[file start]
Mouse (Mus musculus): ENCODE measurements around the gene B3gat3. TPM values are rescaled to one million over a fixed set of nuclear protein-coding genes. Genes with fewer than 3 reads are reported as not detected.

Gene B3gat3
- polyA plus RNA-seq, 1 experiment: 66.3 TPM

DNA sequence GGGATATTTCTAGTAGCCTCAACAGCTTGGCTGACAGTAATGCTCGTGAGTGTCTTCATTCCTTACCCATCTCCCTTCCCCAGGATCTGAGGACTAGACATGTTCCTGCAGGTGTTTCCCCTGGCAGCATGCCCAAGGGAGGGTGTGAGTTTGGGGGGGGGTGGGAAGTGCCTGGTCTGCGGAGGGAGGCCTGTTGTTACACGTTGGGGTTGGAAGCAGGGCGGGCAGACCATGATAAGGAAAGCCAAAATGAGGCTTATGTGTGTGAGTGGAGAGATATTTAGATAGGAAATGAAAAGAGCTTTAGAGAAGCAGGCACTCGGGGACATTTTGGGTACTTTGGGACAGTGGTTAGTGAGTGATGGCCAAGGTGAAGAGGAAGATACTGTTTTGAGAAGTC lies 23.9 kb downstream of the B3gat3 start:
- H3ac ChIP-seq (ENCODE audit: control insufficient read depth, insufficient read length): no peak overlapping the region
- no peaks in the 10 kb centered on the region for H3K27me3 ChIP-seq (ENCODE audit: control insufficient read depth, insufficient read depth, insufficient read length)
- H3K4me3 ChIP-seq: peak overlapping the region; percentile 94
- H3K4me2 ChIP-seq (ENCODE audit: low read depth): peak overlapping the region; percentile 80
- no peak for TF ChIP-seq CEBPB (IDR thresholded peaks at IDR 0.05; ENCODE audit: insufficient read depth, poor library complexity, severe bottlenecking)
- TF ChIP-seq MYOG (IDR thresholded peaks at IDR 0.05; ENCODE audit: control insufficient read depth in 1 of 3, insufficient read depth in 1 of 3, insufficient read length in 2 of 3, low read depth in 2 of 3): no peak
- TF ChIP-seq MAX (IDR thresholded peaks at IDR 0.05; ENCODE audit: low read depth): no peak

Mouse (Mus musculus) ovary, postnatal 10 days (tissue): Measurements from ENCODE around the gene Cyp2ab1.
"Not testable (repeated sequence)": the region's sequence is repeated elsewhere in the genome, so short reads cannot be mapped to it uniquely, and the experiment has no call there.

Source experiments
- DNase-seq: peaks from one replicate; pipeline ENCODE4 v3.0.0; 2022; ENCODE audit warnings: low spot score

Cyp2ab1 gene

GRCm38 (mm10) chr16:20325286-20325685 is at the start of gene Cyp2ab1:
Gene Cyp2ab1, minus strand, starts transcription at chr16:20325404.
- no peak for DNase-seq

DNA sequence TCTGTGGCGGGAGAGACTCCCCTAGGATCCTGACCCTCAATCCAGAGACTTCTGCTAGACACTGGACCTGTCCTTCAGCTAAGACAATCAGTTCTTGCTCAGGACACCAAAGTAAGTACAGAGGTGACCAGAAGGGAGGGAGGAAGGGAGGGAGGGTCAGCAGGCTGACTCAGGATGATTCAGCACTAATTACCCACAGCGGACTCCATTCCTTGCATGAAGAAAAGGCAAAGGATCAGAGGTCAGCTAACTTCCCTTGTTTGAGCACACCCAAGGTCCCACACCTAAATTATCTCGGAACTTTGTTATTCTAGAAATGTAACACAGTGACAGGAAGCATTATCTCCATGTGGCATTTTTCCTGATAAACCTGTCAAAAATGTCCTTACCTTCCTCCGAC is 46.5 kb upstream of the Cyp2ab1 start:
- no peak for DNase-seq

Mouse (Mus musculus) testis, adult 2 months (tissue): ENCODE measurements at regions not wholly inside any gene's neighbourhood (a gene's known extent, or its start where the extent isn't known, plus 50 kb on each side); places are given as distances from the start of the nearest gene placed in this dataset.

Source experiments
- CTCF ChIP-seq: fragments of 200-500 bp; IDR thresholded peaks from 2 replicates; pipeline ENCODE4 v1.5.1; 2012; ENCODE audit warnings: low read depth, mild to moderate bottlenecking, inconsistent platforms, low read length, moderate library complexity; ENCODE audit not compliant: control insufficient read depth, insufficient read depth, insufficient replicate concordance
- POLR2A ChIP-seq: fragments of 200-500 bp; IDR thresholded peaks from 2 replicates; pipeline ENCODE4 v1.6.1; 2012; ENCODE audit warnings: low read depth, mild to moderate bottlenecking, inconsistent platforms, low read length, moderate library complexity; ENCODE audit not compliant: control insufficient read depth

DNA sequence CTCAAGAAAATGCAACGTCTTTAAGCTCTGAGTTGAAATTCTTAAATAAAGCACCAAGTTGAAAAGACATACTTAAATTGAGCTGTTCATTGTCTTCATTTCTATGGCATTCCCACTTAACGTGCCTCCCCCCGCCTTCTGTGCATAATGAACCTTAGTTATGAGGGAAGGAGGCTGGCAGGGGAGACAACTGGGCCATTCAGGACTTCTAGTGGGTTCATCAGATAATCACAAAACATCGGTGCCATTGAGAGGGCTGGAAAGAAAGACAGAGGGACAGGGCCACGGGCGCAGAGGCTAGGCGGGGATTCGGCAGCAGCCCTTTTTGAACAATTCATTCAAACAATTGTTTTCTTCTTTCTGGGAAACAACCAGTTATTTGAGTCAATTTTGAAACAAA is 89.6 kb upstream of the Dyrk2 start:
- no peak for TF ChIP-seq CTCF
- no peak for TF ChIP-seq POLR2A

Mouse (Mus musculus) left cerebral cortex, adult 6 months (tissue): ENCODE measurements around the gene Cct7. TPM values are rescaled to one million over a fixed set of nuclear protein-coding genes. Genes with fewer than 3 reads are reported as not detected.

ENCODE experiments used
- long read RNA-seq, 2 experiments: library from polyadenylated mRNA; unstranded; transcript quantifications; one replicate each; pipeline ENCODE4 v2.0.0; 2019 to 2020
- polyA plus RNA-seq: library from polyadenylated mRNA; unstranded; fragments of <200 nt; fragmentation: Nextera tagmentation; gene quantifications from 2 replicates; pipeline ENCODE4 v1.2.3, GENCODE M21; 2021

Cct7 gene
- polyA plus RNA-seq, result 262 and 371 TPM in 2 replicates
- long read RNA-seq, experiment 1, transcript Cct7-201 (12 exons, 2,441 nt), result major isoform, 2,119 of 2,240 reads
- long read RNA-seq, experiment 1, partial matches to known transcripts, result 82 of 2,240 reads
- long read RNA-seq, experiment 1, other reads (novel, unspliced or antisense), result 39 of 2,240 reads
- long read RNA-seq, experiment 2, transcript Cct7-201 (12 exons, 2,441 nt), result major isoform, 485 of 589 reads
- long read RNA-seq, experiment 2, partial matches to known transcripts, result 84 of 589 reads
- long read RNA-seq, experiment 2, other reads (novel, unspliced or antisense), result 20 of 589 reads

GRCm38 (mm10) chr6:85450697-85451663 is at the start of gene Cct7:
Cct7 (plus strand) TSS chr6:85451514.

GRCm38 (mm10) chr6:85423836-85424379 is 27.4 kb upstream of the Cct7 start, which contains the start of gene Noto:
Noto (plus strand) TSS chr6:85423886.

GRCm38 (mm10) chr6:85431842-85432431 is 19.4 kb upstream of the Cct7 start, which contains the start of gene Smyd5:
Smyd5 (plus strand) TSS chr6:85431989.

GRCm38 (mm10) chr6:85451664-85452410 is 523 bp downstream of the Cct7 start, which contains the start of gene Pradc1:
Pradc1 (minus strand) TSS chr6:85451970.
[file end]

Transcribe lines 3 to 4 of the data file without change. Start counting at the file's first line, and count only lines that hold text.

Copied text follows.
- polyA plus RNA-seq, 1 experiment: 66.3 TPM

DNA sequence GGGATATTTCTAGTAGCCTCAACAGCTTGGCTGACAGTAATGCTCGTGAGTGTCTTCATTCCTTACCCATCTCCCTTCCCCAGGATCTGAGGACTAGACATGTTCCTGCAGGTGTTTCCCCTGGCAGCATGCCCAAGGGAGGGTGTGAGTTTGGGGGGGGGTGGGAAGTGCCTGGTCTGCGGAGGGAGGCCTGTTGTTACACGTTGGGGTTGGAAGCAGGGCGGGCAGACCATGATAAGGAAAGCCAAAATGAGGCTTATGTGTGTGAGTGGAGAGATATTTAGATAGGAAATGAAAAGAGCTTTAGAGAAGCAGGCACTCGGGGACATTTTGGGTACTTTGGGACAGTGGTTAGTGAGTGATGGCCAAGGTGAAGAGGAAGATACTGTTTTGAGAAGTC lies 23.9 kb downstream of the B3gat3 start: